Listener fatigue: Myth or reality and what is it exactly?

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stereocilia

Re: Listener fatigue: Myth or reality and what is it exactly?
« Reply #40 on: 18 Feb 2015, 06:05 am »
Not here. I hear the AC glare playing my system at levels of 65-75db.

If the glare is audible then that's one thing, but if you get fatigued listening at those levels then they are too loud when glare is present. If the glare were gone you could listen louder without fatigue, so, under those conditions 65-75 dB is too loud. Maybe I'm equivocating on the word "loud," but I think separating the concept of loudness from dB SPL is worthwhile.

Russell Dawkins

Re: Listener fatigue: Myth or reality and what is it exactly?
« Reply #41 on: 18 Feb 2015, 06:42 am »
If that is true (and I'm not saying that it isn't), then we should feel the same effect watching a movie or TV, as our brain is busy putting a bunch of still pictures together to make motion. No?

Wayner

Funny you should bring that up, because there was a little known (and I think some would like to keep it little known) study a number of years ago where viewers' reactions were noted for video in formats differing in resolution and frame rate. In terms of emotional involvement, resolution had little effect, but frame rate had a profound effect. 60fps and higher was enough to trigger emotional responses similar to the observance of the same scene in reality, almost regardless of resolution. Higher resolution seemed to produce no such effect.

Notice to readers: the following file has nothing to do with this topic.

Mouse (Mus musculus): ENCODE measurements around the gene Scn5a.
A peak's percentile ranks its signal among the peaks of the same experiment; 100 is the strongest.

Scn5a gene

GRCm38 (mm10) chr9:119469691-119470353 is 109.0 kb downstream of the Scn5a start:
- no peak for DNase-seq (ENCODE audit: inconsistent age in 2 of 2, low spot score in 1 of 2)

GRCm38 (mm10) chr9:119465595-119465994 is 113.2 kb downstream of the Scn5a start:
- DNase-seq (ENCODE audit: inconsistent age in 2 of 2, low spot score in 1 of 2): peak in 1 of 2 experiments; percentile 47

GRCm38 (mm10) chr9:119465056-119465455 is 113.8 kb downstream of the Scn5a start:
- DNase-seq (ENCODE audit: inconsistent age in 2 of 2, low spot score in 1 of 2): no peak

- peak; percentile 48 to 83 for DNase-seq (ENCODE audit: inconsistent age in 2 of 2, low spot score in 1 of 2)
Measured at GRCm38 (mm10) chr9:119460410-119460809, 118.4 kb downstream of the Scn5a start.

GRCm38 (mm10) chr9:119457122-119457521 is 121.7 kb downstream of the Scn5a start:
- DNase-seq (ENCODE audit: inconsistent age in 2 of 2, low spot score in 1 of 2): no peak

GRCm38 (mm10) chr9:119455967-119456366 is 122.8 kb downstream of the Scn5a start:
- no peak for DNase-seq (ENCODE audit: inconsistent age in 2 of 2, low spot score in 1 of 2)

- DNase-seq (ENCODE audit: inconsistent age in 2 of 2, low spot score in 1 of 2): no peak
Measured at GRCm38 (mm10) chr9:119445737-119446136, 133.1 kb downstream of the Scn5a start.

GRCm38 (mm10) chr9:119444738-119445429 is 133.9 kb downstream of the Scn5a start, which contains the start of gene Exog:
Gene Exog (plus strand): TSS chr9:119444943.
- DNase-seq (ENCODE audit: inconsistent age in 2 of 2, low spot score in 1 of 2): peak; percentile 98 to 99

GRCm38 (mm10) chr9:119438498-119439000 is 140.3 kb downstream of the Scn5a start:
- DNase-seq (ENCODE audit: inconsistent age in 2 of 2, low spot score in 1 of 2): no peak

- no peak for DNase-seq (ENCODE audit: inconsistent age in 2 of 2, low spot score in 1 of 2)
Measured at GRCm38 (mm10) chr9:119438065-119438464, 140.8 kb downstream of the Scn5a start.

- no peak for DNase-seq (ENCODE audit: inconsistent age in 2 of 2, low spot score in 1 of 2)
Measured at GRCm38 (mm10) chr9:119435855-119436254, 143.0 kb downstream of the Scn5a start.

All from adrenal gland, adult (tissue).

Similarly, it seems to me and some other ardent recordists, sample rate is more important than bit depth or word length in digital audio storage. Tim De Paravicini has said (and, apart from having a lot of respect for him, this fits my experience) that a 44.1k sample rate is "good" to frequencies of about 3500Hz and, by implication, 88.2k is good to 7k; 176.4k to 14k. This is the way I hear it, too. I know one leading British engineer who says he would happily record at 16 bit word lengths if the sample rate was 176.4. The extra bits are useful when recording, though, but once the recording is mixed and mastered 16/176.4 would seem to be enough for very high fidelity.

The frequently raised notion that sample rates beyond 44.1k are unnecessary because we only hear to 20k (if we're lucky) are off track; the reason for high sample rates are just as much about the way this affects the sound quality of the audible part of the spectrum, whether we can measure it or not. And whether we understand it or not. I freely admit to not understanding it.

Also, there way a Japanese (I think) study where the blood flow within the brain was recorded when the subject was listening to real acoustic music, a recording of same band limited to 20kHz and the same but with replay extended to 80kHz. The 80kHz recording had an effect very similar to real music, but the one truncated at 20kHz showed very different blood flow patterns